Last week, the New York Times ran an entire Dealbook special section of the changes and challenges that confront the legal industry as a whole. While the topics–shifting law firm financial models, crises of confidence in the value of a law school education, new model purveyors of legal services–are hardly new ones for the Times (or for the times), their concentration in one place seems like a new high-water mark. Disruptive change is upon us.
Dealbook editor Andrew Ross Sorkin penned one of the articles, titled: BigLaw Steps into Uncertain Times. In the article, Sorkin runs briefly through several familiar memes–some high-profile firms have collapsed, new-model firms like Axiom (whose website touts in simple, huge typeface “WE DO LEGAL WORK EFFICIENTLY“) are expanding rapidly, etc.
Then he settles on a culprit: an industry-wide fixation on profit per partner. Too much PPP, as a measure of firm health and primacy, leads in Sorkin’s mind to a divergence between client and firm interests. It also creates a treadmill that can be difficult to get off.
Sorkin cites Michael H. Trotter, partner at Taylor English Duma in Atlanta, and author of the book Declining Prospects: “There are only a few ways to increase profit per partner. One way is for firms to “charge their clients more for what they do”; another is for them to “do more work for their clients by working more hours or using more lawyers”; a third is to acquire more clients; and the last option is for firms to “reduce their overhead by paying less rent, restraining the compensation of their lawyer-employees and other personnel.”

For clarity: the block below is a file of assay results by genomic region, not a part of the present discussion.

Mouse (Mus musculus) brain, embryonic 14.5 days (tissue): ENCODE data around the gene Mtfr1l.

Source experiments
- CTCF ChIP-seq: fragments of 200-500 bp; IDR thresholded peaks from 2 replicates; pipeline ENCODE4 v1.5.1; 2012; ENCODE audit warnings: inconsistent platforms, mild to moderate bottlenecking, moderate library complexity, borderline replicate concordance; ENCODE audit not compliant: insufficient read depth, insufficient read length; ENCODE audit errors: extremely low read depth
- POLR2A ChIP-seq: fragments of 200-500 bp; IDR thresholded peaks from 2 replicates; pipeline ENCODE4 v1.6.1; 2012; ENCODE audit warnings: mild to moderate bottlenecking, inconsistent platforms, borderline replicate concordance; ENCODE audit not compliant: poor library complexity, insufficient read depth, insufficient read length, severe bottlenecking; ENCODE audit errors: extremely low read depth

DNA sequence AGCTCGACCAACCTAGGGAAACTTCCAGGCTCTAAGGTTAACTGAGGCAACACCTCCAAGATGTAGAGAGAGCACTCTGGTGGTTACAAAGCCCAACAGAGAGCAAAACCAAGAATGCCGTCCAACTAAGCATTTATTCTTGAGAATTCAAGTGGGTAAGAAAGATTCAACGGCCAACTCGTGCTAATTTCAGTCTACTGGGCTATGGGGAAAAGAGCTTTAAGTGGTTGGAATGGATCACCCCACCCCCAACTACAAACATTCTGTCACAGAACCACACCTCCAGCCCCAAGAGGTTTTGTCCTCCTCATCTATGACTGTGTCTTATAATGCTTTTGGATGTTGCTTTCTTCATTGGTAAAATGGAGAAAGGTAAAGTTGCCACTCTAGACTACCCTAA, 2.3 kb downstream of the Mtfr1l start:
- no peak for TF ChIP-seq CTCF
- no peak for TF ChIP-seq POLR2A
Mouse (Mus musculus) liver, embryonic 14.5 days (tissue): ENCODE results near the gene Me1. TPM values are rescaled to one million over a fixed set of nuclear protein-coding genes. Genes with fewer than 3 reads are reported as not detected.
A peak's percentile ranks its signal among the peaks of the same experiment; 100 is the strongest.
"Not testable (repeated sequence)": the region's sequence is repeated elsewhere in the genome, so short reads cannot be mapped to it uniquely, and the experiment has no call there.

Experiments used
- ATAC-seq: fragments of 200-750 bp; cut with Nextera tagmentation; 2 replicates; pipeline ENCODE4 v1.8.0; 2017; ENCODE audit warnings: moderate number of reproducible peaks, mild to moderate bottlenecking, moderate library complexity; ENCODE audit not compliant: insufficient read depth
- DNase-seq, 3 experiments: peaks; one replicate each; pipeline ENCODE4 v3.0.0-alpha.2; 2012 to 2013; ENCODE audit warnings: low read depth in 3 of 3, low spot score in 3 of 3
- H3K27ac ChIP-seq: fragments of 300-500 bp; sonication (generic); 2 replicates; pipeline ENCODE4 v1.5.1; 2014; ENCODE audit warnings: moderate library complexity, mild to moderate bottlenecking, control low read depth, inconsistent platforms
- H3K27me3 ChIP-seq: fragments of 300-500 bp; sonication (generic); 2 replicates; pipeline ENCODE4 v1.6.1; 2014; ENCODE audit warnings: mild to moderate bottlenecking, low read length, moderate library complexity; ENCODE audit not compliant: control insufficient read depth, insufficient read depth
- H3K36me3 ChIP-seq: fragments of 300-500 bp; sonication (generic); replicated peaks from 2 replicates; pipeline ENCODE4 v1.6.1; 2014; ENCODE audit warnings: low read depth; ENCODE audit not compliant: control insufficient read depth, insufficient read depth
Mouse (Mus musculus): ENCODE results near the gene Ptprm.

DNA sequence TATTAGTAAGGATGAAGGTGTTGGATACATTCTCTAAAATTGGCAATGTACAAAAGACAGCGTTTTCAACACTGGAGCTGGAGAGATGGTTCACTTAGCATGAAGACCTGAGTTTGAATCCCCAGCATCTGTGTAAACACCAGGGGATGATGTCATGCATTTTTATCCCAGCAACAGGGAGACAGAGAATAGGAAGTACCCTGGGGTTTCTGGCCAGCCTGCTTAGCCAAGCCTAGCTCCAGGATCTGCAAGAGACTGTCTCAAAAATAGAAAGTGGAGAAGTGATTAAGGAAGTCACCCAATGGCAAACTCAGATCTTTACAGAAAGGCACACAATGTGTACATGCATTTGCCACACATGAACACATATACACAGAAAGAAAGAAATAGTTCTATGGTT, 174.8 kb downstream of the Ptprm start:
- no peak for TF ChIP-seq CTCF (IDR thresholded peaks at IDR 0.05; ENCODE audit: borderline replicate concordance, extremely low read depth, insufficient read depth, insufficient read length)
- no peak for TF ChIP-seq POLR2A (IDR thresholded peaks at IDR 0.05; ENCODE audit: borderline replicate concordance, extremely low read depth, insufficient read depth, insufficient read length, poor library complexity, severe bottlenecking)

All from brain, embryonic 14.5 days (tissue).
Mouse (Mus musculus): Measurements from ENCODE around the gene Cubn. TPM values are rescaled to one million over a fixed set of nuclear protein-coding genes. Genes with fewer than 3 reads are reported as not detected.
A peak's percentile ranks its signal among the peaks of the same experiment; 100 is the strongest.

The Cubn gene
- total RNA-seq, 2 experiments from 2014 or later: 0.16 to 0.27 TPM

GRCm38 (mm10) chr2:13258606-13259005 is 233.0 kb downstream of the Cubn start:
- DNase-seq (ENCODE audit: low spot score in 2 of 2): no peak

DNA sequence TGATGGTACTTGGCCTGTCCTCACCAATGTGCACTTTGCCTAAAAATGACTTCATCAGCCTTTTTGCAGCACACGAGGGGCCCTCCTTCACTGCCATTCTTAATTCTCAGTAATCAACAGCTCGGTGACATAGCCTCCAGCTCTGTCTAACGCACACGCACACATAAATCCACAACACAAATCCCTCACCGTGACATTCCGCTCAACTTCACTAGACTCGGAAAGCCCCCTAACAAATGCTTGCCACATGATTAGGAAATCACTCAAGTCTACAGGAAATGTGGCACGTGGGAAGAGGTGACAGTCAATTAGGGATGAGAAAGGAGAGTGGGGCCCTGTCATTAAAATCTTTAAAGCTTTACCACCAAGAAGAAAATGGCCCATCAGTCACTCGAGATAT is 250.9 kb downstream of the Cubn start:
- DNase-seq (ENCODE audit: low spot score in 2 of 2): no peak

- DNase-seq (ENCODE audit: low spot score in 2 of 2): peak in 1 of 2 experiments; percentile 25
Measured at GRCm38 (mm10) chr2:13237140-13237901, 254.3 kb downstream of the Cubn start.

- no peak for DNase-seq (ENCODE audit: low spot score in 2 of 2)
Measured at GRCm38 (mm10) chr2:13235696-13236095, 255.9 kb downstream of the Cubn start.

In the above list, Attorney Trotter runs through much of the business playbook for boosting profits:
1. Raising prices
2. Increasing production or productive capacity
3. Focusing on new client acquisition
4. Cutting costs
But he leaves out a few glaring ones:
5. Elevating efficiency
6. Boosting perceived quality
7. Developing new client channels
8. Improving efficiency/productivity
If you look at these two lists, Trotter’s and ours, and you find yourself thinking that #1-#4 sound like the sort of thing your firm traditionally does when concerned about profits, you should probably contact us. Because #5-#8 is what Brightleaf is all about.
So, kudos to The Times for raking these recurring themes into one big pile. Maybe it’s appropriate that it’s the special Fall Dealbook.
Because the season seems to be changing.